According to the CDC, about 2,077,000 marriages were performed last year. If even *one percent* of those marriages ended after 2-3 months (with documentation that gifts were kept), we are talking about 21,000 marriages. I’m not a statistician, but I’m guessing that one percent wouldn’t be statistically relevant anyway. And to be actual trend, the number for this year would have to be greater, as will the year after. And remember, anecdotes =/= data!

  • BookWorm October 14, 2010, 1:52 pm

    I caught the first half of the movie out of curiosity when I saw Melissa Joan Hart. I quickly shut it off when the lead characters started to finalize their little plot. Despicable.

  • Sharon October 14, 2010, 2:34 pm

    Is there nowhere we can go to get away from greedy people???
    Now the movies ain’t even an escape anymore!

    **sniff, sniff, BOO HOO!!!!**

  • kero October 14, 2010, 3:02 pm

    I agree with Elle’s comment. There are lots of movies that play up the rude character and turn it into romance/comedy/both. The point is not about their rude behavior, but what the characters learn and develop from it (hopefully).

  • Simone October 14, 2010, 3:15 pm

    Meh…it’s a movie…

    I can see your point that the fact that this was made into a movie is a sad indictment of the extremely low level of character that society can sympathise with before just turning off in disgust, but given that in the ’90s there were movies where the main characters were *serial killers* and the audience was expected to engage with them on some level, this is kind of a step up 🙂

    And one of my favourite classic movies “Bringing Up Baby” is about a woman doing her darndest to break up a man and his fiance the day before the wedding…

  • Chocobo October 14, 2010, 3:30 pm

    Greedy people need love too…. all of it 😉

    What a terrible movie plot. Perhaps this is why it is on ABC Family and not in theaters.

  • Louise October 14, 2010, 3:46 pm

    Yes, the whole movie in a giant etiquette violation as well as being immoral and a genuinely stupid thing to do in real life, but … it’s a movie. I think if we judged movies by etiquette standards, most of them would fail. And everything on MTV definitely would fail.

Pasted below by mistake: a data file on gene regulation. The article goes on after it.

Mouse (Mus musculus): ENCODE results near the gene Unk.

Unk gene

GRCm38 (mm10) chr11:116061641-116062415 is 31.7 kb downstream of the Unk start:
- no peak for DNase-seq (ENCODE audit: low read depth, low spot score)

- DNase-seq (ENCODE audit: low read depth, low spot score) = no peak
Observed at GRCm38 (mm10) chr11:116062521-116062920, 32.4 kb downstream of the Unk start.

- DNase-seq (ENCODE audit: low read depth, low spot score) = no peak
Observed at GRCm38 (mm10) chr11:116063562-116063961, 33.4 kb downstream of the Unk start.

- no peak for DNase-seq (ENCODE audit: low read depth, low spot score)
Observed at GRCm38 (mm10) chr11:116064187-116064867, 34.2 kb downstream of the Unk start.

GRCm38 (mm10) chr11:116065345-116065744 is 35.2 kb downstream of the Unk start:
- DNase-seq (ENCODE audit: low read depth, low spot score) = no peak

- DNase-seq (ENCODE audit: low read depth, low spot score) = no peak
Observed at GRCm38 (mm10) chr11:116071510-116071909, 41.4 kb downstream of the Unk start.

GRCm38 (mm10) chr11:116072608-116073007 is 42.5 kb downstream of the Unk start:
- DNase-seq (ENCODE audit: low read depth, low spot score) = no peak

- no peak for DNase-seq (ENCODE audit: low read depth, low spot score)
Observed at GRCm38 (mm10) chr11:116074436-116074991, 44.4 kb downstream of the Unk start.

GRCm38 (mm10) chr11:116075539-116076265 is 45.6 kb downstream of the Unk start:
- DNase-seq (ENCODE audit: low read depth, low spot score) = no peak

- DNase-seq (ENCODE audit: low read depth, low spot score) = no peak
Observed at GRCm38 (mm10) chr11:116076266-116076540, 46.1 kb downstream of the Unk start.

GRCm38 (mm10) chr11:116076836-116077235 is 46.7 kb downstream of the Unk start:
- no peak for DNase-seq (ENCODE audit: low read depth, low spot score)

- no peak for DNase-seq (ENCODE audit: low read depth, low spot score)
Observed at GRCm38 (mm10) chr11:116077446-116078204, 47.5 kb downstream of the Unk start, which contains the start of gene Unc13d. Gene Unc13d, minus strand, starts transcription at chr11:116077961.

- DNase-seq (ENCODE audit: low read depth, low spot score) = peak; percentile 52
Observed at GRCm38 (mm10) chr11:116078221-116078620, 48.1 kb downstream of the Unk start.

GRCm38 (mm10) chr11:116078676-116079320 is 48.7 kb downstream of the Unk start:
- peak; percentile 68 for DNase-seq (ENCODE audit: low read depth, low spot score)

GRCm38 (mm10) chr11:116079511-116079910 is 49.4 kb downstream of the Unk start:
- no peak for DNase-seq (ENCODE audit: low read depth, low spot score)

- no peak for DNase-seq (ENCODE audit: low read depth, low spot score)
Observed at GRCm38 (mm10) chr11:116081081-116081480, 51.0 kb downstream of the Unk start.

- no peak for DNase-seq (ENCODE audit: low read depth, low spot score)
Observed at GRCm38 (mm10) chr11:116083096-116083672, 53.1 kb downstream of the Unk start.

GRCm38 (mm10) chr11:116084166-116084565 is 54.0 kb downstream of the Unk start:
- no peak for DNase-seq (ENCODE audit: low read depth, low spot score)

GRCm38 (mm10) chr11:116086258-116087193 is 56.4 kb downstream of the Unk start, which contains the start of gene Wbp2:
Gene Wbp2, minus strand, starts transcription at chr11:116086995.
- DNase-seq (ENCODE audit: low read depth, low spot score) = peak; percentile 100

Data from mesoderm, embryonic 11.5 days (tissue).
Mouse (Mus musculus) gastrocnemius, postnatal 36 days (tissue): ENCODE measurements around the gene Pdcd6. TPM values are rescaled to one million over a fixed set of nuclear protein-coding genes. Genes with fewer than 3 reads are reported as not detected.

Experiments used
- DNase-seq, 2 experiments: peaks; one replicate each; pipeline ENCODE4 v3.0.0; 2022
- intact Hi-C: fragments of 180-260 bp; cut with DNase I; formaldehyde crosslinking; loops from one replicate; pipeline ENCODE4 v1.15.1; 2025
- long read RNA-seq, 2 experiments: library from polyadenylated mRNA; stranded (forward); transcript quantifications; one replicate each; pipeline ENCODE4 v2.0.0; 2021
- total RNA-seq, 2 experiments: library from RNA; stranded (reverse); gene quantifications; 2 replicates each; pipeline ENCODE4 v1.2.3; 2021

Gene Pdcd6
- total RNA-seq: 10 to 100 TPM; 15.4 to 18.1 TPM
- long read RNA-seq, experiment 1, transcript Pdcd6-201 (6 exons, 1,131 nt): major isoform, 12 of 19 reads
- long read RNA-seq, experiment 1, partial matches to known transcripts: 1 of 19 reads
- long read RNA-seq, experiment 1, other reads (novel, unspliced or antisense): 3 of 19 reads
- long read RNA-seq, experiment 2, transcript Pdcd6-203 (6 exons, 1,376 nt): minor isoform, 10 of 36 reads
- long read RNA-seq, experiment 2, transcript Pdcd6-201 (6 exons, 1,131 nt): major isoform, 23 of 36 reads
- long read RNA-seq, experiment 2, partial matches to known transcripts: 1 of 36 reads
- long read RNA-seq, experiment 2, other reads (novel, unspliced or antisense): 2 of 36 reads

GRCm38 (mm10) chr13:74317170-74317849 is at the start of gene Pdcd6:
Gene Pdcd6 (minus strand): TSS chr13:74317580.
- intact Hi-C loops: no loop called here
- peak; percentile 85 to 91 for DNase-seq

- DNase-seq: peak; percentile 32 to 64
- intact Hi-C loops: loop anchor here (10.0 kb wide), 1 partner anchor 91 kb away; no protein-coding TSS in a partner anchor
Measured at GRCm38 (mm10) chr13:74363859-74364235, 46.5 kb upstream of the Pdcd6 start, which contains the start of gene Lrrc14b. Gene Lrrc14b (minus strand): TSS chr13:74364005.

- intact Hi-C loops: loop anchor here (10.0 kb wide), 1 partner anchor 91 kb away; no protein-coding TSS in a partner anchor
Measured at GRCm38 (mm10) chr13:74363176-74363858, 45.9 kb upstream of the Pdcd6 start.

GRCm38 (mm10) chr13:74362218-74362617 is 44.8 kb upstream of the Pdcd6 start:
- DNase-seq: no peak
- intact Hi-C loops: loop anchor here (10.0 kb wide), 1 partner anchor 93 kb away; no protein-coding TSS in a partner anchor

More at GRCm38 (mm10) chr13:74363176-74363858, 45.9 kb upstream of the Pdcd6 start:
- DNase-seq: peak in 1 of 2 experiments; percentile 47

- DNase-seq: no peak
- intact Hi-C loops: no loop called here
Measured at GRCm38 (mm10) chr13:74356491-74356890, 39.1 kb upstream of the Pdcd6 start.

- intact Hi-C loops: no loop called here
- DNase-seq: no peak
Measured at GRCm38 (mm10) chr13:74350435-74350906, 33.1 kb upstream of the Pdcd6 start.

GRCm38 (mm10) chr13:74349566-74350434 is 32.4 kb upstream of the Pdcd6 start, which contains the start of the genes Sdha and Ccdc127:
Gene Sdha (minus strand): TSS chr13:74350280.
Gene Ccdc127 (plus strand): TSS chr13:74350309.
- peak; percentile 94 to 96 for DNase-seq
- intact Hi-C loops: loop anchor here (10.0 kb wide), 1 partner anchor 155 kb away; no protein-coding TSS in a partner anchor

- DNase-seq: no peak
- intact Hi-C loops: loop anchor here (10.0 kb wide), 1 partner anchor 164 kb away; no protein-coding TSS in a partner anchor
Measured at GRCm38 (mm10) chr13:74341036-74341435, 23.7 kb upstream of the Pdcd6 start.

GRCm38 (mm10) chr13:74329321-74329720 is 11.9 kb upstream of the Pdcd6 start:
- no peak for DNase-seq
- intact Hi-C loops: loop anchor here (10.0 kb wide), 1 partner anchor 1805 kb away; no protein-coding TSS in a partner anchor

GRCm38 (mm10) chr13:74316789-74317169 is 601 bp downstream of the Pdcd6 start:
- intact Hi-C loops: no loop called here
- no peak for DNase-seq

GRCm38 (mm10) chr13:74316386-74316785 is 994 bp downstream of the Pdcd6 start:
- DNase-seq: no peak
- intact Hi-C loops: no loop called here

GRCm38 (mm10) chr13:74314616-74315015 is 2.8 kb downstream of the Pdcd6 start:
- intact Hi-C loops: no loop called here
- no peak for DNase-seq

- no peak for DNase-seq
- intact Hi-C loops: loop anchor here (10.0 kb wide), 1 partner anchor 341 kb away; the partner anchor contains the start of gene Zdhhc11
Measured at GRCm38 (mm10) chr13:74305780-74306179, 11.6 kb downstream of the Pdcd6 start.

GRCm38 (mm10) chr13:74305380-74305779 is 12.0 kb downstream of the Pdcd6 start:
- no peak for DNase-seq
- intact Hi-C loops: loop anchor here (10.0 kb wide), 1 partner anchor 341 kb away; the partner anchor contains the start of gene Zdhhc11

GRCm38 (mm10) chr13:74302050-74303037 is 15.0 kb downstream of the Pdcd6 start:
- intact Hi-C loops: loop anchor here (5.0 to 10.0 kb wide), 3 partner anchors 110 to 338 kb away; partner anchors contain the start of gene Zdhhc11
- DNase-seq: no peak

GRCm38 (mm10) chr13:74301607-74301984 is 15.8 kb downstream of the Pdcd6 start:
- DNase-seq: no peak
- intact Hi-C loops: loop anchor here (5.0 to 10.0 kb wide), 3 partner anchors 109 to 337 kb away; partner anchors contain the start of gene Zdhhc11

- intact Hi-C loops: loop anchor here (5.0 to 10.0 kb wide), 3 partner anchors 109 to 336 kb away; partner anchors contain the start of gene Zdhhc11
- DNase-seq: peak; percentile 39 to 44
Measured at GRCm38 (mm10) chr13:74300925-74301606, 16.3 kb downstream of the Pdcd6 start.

• danielle October 14, 2010, 4:00 pm

    I actually enjoyed this movie, and its plot is very similar to oh about a thousand trashy romance novels which sell so well everywhere.

  • Shiksagoddess October 14, 2010, 4:18 pm

    Um, it’ s a movie. A bad one, albeit, but it’s just a dumb movie.

    I think real-life couples who decide to marry because they want a big party are worse.

  • Jan74 October 14, 2010, 4:18 pm

    RP, they didn’t break into her house – they stole her moving van, with her stuff in it. That would not be covered by her homeowner’s insurance.

  • Jenneh October 14, 2010, 4:52 pm

    Nearly everything “humorous” that is done in a romantic comedy would get one arrested were one to try it in real life.

  • *Caitlin* October 14, 2010, 4:58 pm

    Sounds funny 🙂

  • Etiquette Economist October 14, 2010, 6:30 pm

    Movie plot is not even practical or realistic. I recently got married, we had a full dinner reception with open bar but tried to economize where we could (got my dress at Filene’s, did our own flowers from Sam’s Club, BMs wore their own dresses, no frou-frou touches) and we still spent a good 3-4x as much on the wedding as we received in gifts. We were happy to do it because it was about entertaining our guests and celebrating with our families but getting married to get gifts is just STUPID. You could easily buy yourself way more stuff that you are more likely to like by going to city hall and using the wedding money on setting up your household.

  • Zhoen October 14, 2010, 7:48 pm

    Actually, that this movie asks us to like these breathtakingly rude people, and root for them, might be the source of so much atrocious behaviour today. Movies probably are the reason so many brides seem to want to be a star for a day. That kind of greed seen normalized on screen no doubt justifies a lot of grasping couples. We live by our stories, and when hollywood feeds us these, especially to the young, they poison themselves and our whole society.

  • Tara October 14, 2010, 8:04 pm

    I don’t see what this has to do with etiquette. It’s just a bad movie, and a fictional plot.